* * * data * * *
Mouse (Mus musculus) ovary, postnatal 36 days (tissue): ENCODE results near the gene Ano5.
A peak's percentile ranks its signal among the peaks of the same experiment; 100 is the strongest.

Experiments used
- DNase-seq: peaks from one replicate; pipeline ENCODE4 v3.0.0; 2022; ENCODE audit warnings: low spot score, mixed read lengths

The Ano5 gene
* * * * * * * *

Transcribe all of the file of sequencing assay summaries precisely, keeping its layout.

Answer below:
Mouse (Mus musculus) ovary, postnatal 36 days (tissue): ENCODE results near the gene Ano5.
A peak's percentile ranks its signal among the peaks of the same experiment; 100 is the strongest.

Experiments used
- DNase-seq: peaks from one replicate; pipeline ENCODE4 v3.0.0; 2022; ENCODE audit warnings: low spot score, mixed read lengths

The Ano5 gene